Europe is losing its moral compass – how will it find its way without Merkel? | Marion Van Renterghem

The pragmatic chancellor’s departure will be a turning point not only for Germany but also the EU

During a farewell tour of European heads of state and government this summer, Angela Merkel went to see the Queen. The few filmed minutes of her arrival in Windsor are irresistible. On one side, the Queen in a green floral dress, her smile controlled by centuries of code and tradition. On the other, a shy-seeming woman in trousers and purple jacket, nodding her head too many times, trying to observe the correct rituals for greeting a monarch. Elizabeth and Angela: two opposite worlds, two entirely different functions, and yet, similarities. Those boring speeches no one dares to make any more. That style, that calm, that stability and that way of embodying their countries.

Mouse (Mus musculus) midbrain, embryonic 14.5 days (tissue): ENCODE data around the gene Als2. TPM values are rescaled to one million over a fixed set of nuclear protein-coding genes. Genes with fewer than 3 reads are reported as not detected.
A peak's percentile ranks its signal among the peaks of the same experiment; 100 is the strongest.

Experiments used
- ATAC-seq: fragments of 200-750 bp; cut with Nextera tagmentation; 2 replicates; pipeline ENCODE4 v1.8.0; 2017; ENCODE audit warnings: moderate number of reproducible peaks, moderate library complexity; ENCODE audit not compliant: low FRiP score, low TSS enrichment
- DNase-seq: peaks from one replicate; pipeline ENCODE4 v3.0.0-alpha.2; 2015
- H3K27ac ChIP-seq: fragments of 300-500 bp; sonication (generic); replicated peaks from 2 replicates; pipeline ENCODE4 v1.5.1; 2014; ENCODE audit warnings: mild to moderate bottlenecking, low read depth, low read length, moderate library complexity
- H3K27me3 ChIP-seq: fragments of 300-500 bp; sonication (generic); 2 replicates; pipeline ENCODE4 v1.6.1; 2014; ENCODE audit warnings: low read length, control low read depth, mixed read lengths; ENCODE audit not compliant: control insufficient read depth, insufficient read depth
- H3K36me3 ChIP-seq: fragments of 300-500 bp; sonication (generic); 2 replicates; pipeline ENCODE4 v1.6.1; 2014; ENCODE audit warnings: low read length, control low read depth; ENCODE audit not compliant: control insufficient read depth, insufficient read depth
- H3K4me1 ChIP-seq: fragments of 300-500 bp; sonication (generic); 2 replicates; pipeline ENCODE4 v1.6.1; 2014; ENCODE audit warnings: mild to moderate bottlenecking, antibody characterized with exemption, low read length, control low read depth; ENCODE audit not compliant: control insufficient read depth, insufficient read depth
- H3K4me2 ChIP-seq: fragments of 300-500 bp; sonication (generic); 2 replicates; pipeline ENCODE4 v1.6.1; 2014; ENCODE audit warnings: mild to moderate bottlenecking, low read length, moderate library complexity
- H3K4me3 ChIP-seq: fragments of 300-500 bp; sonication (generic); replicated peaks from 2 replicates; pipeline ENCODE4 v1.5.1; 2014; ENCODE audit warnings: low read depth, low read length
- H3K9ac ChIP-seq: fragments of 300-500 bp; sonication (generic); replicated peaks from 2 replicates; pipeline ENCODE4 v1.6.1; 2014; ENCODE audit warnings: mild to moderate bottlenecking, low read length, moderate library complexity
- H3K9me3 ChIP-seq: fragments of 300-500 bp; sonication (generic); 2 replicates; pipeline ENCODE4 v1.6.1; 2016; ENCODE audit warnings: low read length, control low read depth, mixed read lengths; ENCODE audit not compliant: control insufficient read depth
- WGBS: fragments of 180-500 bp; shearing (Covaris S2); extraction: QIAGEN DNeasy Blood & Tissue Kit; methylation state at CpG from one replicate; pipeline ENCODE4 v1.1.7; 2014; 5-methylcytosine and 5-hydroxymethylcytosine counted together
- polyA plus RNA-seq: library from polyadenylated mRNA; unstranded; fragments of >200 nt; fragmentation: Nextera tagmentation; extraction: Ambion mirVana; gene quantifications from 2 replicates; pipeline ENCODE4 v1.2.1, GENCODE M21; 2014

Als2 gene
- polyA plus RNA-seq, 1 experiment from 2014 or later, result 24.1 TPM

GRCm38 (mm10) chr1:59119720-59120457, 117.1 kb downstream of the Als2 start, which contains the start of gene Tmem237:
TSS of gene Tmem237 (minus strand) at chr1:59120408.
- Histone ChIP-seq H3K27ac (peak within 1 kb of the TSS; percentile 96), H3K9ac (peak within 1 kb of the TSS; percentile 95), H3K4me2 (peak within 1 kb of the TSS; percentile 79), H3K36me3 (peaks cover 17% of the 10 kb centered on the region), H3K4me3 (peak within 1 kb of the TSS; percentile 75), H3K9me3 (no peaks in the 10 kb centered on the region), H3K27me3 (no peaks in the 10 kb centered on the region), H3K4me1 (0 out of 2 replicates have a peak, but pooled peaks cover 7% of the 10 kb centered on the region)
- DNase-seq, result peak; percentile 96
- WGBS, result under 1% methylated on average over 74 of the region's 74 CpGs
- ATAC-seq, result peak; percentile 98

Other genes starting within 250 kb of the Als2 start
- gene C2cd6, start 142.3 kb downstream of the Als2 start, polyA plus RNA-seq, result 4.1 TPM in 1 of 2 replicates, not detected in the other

Merkel now embodies more than Germany; she embodies Europe. She’s a pop icon, who has entered our consciousness like a song. Mugs, T-shirts and even lemon squeezers are sold in her image. But her rise and longevity remain a mystery. How could this woman, so strangely indifferent to the trappings of power, take over a party held for half a century by conservative males, and then be elected four times in a row to lead one of the world’s great powers? How did she become such a role model that a schoolboy once asked her in all innocence: “Can a boy also become chancellor?”

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